Henry Louis "Lou" Gehrig (June 19, 1903 - June 2, 1941) was an American baseball player in the 1920s and 1930s, chiefly remembered for his prowess as a hitter, his consecutive games-played record and its subsequent longevity, and the pathos of his farewell from baseball at age 36, when he was stricken with a fatal neurological disease. Popularly called "The Iron Horse" for his durability, Gehrig set several major league records. He holds the record for most career grand slams (23).
Gehrig was elected to the Baseball Hall of Fame in1939. In 1969 he was voted the greatest first baseman of all time by the Baseball Writers' Association, and was the leading vote-getter on the Major League Baseball All-Century Team, chosen by fans in 1999.
A native of New York City , he played for the New York Yankees until his career was cut short by amyotrophic lateral sclerosis (ALS), now commonly known in the United States and Canada as Lou Gehrig's disease. Over a fifteen-season span from 1925 through 1939, he played in 2,130 consecutive games, the streak ending only when Gehrig became disabled by the fatal neuromuscular disease that claimed his life two years later. His streak, long considered one of baseball's few unbreakable records, stood for 56 years, until finally broken by Cal Ripken, Jr., of the Baltimore Orioles on September 6, 1995.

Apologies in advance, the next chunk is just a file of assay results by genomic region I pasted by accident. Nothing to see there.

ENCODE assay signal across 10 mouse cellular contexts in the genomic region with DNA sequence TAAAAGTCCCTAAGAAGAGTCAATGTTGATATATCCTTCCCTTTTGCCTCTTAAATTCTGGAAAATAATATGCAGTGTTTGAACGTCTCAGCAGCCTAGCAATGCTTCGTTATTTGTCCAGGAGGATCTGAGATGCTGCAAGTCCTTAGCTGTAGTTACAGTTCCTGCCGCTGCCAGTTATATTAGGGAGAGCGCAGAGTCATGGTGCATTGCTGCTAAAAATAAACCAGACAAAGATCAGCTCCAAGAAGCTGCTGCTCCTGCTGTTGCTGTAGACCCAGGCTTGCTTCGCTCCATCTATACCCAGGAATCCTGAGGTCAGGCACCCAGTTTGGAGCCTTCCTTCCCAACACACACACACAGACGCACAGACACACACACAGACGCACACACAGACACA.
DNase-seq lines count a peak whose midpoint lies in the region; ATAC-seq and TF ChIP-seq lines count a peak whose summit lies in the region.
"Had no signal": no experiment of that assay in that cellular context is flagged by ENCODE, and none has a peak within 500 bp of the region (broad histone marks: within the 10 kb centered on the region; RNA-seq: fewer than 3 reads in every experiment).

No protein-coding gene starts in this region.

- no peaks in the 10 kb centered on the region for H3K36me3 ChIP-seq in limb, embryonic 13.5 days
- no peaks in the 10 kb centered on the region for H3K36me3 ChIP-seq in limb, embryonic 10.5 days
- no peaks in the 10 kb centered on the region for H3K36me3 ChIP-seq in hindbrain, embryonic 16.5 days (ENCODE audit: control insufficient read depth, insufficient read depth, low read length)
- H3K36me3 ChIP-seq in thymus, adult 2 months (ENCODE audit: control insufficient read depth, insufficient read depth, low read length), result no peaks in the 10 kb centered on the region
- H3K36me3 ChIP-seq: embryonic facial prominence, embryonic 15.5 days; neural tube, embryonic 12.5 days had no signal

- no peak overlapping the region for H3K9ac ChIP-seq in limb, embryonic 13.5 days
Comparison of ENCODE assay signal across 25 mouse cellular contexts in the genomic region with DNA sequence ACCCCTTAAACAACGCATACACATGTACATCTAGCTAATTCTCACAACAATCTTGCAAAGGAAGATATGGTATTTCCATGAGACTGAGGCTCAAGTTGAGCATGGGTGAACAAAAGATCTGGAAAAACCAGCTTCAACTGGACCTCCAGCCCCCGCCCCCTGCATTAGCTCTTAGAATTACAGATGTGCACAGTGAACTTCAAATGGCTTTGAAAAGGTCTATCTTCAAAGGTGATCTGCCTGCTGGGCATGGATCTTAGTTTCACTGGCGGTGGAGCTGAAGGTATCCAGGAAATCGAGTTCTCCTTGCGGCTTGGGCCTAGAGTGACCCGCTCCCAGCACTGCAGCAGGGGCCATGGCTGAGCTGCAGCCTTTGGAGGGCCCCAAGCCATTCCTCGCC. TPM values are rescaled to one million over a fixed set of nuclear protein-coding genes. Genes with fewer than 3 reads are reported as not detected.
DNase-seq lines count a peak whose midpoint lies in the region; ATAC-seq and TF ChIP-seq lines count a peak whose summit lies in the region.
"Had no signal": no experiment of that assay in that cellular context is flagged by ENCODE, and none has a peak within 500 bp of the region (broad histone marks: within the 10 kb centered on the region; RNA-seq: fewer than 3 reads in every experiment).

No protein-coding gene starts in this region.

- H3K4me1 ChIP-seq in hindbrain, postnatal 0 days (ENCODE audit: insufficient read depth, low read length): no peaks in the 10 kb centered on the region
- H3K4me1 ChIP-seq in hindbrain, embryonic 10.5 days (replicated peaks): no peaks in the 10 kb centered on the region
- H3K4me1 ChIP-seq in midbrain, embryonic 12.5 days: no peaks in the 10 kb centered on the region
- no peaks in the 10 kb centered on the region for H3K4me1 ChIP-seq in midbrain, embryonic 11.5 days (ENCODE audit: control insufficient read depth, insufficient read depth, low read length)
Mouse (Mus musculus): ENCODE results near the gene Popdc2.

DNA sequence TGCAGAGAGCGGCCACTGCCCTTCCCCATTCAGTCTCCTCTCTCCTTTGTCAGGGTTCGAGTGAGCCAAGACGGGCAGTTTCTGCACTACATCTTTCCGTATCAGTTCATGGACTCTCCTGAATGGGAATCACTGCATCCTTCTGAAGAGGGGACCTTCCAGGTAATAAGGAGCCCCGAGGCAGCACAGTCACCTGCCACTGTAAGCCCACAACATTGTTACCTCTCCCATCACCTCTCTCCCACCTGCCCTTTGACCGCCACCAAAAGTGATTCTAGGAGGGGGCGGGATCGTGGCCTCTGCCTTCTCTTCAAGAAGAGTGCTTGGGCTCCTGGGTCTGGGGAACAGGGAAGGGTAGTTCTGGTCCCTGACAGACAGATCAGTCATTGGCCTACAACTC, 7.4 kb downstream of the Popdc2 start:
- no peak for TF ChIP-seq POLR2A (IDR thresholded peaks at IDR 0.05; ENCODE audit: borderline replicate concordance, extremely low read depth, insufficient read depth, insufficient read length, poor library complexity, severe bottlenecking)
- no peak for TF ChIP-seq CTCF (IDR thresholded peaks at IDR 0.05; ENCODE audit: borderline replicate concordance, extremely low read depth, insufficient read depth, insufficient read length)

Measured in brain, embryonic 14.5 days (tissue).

Gehrig accumulated 1,995 runs batted in (RBI) in seventeen seasons, with a career batting average of .340, on-base percentage of .447, and slugging percentage of .632. Three of the top six RBI seasons in baseball history belong to Gehrig. He was selected to each of the first seven All-Star games (though he did not play in the 1939 game, as he retired one week before it was held), and he won the American League's Most Valuable Player award in 1927 and 1936. He was also a Triple Crown winner in 1934, leading the American League in batting average, home runs, and RBIs.
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